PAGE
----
>> ANDREW CAMPLING: Thank you, Eva, and thank you, Dominique, for the helpful segue. It's almost as if we rehearsed that, which we clearly haven't, but anyway.
Let me backtrack slightly and then I'll go specifically on the IETF, because without reiterating things that have been mentioned thus far, just a couple other reflections before I get on to IETF. The declaration on the future of the Internet I think is incredibly important, the fact that that's come out is really helpful to provide an alternative vision for the future of the Internet, perhaps to that being promoted by other parties. I think that's been sorely needed and maybe needs to have provision for non‑government signatories going forward so it can become a true multi‑stakeholder document.
One of the other things I think is really important this year has been the progress on developments in global taxation so that the tech sector makes a fair contribution in the markets in which it's extracting an enormous amount of value, so I think that's tremendously positive. And also, dare I say, there seems to be greater recognition ‑‑ I wouldn't say agreement, but at least recognition about the need to act to address some of the potential harms that the Internet can facilitate as unintended consequences of the Internet, and that's maybe leading to more balanced discussion on things like governance, digital sovereignty, et cetera.
Specifically, getting on to the IETF. I mean, certainly, the fact that they are now meeting again in person is certainly helpful because that was sorely missed for about half a dozen or so meetings, so starting again this year in Vienna in person and that's started to re‑energize the activities of the community. I think, though, there's been some recognition within the IETF. I wouldn't say it's universally recognized but at least some discussion about the fact that decisions that the IETF takes, technical decisions, can have significant policy consequences.
And so, one of the important things we need to do much better is broaden the base of engagement within the IETF because it's not tremendously diverse, be that in terms of geographic input, and it is very highly skewed towards North America and Europe in particular, so it needs to be more geographically diverse. It certainly needs to have a significantly better gender diversity, because that is, and has been for a long time, an ongoing problem. But perhaps more importantly than both of those, it needs to have more input from people with expertise in public policy in civil society, in academia, in industry outside of the tech sector, because all of those voices are sorely missing, and a lot of the technical decisions that are made have impacts on all of those communities. So, having multi‑stakeholder input into the IETF is something which needs action. There are no barriers to that participation, but people need to turn up. So, that's something that perhaps the IGF could help spread the message, so when we meet next in mid‑March in Japan, it will be fantastic to see more people there.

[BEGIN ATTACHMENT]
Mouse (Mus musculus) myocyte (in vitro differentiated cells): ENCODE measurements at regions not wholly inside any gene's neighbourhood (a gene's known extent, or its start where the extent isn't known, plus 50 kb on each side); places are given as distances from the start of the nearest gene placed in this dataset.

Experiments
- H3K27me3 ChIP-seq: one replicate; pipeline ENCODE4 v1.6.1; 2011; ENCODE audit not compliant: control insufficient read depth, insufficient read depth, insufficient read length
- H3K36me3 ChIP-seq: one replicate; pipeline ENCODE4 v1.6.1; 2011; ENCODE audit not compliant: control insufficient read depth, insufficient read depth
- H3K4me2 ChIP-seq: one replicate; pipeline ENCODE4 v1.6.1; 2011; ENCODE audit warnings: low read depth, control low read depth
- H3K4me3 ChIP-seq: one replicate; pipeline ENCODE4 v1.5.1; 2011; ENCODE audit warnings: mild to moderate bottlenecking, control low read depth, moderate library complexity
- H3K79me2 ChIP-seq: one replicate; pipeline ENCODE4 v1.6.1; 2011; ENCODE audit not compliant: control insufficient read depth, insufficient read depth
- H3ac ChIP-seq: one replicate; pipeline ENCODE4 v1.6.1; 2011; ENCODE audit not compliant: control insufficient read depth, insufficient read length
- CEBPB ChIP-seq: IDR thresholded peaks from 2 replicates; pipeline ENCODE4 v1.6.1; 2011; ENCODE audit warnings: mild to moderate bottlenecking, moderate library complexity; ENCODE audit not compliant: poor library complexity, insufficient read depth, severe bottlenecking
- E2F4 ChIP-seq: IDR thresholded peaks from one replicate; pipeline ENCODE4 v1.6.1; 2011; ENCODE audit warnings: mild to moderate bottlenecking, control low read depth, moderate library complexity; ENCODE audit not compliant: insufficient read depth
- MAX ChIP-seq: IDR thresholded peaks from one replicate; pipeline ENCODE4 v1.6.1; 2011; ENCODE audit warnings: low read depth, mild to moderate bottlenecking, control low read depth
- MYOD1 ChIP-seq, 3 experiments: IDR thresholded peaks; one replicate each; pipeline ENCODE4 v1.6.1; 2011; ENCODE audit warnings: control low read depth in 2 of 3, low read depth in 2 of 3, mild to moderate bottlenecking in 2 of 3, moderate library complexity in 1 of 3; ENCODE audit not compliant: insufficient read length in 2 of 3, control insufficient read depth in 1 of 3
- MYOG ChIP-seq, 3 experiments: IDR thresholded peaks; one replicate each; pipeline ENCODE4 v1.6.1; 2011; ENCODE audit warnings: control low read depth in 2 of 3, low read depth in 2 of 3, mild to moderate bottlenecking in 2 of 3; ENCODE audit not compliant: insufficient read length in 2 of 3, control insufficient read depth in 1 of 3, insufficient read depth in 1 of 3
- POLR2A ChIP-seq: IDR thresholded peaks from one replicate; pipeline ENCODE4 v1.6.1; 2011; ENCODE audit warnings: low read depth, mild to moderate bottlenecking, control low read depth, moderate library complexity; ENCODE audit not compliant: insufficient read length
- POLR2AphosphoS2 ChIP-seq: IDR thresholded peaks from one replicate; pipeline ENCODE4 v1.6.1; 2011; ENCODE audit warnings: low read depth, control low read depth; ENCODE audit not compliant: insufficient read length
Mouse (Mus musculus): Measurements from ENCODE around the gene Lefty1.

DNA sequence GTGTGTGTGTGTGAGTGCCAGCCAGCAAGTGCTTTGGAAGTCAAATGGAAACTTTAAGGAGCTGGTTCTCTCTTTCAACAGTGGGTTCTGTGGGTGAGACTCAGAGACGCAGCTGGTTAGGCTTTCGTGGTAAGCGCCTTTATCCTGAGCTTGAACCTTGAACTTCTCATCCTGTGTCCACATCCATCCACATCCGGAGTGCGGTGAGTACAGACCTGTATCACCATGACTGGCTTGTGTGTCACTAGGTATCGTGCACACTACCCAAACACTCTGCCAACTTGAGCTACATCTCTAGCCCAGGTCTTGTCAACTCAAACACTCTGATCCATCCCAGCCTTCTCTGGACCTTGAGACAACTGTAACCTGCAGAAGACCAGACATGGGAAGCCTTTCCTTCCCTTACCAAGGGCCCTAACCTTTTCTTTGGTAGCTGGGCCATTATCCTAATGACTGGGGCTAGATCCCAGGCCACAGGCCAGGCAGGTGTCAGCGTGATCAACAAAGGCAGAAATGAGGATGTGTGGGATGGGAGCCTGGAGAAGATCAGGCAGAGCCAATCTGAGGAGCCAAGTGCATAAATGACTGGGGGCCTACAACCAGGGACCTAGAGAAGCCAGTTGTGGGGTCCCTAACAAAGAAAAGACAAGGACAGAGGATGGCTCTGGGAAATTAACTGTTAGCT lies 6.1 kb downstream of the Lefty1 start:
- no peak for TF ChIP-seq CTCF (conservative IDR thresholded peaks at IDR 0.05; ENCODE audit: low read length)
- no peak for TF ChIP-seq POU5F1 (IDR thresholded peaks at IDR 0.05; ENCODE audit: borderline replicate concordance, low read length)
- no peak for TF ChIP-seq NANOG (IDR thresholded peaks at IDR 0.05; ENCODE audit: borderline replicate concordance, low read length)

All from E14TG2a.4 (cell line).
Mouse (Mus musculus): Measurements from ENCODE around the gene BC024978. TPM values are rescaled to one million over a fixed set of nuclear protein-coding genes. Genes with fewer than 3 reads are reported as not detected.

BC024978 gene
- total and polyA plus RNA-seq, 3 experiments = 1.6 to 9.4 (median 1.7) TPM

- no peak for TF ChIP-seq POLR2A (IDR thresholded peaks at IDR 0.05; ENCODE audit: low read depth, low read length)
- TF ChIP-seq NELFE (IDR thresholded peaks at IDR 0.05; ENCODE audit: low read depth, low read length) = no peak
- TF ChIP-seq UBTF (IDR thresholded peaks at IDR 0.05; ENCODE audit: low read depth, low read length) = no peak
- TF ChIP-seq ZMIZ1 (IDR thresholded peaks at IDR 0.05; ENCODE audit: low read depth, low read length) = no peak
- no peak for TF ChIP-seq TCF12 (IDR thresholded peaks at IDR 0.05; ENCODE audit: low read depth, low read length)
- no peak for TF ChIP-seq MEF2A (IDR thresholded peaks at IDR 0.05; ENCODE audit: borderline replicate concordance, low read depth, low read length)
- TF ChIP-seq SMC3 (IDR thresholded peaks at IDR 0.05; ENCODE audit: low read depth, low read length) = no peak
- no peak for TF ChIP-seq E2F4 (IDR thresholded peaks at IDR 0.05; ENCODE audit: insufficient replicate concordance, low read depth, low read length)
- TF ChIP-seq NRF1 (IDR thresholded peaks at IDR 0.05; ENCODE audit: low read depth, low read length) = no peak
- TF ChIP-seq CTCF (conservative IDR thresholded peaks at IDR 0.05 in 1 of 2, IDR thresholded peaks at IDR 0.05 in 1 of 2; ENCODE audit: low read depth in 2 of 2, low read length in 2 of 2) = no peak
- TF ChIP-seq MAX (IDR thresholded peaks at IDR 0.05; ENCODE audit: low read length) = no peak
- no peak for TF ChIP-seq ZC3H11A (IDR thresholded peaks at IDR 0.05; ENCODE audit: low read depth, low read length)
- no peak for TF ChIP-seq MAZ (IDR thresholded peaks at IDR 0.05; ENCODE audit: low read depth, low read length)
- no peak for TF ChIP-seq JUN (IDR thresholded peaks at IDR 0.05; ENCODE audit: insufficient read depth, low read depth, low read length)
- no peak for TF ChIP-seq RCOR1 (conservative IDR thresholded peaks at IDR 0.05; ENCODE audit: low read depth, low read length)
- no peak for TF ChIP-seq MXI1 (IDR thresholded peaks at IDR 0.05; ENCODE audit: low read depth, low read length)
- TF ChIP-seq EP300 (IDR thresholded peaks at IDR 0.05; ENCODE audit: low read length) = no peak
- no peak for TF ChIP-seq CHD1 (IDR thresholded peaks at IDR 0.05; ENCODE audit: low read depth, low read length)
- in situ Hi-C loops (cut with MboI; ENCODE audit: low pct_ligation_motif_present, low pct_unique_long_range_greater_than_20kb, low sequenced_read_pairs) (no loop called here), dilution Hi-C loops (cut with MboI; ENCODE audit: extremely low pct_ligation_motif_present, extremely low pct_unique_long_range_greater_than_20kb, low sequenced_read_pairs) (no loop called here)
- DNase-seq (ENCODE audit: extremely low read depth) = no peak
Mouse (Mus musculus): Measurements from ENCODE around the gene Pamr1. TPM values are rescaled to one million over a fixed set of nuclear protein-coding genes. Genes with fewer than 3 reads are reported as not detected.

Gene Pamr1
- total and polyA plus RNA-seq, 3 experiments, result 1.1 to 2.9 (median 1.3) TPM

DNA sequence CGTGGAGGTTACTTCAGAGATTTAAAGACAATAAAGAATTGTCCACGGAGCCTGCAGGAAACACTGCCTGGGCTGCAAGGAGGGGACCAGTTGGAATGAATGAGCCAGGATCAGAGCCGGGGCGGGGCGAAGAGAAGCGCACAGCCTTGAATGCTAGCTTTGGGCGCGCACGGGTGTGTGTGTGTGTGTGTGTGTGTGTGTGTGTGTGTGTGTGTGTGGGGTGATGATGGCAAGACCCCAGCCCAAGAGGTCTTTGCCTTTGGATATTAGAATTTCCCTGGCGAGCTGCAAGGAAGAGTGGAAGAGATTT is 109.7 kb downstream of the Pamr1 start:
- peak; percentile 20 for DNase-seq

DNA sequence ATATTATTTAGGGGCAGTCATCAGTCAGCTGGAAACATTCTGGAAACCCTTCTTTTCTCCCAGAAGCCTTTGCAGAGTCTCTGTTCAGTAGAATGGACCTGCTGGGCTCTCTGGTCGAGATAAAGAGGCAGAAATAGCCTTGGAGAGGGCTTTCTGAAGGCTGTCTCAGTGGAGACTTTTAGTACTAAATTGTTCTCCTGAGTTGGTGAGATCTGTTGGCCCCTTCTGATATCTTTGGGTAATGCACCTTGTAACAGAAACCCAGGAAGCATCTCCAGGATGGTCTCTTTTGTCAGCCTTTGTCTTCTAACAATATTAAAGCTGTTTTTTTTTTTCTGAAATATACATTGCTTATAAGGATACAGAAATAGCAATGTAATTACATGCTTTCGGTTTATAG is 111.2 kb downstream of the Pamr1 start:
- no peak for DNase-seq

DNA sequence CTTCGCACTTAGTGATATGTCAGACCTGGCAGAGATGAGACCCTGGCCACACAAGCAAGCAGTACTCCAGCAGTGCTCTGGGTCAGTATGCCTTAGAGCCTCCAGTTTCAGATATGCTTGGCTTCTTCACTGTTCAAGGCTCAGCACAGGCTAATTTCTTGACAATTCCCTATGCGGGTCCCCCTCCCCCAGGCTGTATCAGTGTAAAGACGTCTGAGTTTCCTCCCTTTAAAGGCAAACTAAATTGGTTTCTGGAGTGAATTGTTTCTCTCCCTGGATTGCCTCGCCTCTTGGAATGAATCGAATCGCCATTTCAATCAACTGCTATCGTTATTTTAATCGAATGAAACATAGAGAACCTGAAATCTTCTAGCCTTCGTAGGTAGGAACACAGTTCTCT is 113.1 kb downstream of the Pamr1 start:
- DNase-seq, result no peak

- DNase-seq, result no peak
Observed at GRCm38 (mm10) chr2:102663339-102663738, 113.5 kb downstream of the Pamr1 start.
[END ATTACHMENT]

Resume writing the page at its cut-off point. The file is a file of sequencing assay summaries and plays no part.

And we are starting to run events within the IETF when it's in a particular region, so, hopefully, we will be doing this again in Japan to help to attract those who perhaps haven't previously engaged but are interested in doing so in the future to help sign post how they might do that, so that's going to be work that needs to be undertaken. But I'll stop there to give somebody else a chance. I'm sure there's plenty more we can discuss. Thanks.
>> EVA IGNATUSCHTSCHENKO: Thank you, Andrew. I promise, I have not talked to the panelists to set all of this up, but Andrew has very smoothly given me the segue to our Japanese representative. In addition to the IETF, next year, 2023, we will also see, of course, G7 Presidency in Japan and also the next IGF will be hosted at the end of the year in Japan. So, Yoichi, we'd love your reflections on your Japanese plans for that and how you see the Internet governance kind of agenda play out, especially in relation to that positive vision for the future Internet.
>> Yoichi: Thank you very much, Eva, and thank you very much for having me in this very important session. As many of you will understand, Japan is a strong believer in innovation, strong believer in technology, and a strong believer in open and free Internet. And so, as many of you are well aware, Japan is a country where the population is rapidly aging and the population is even increasing. So, if we want to keep the country's economy and society as lively as now, well, we need to make the best use of technologies, and Internet is the essential foundation for the society and the economy.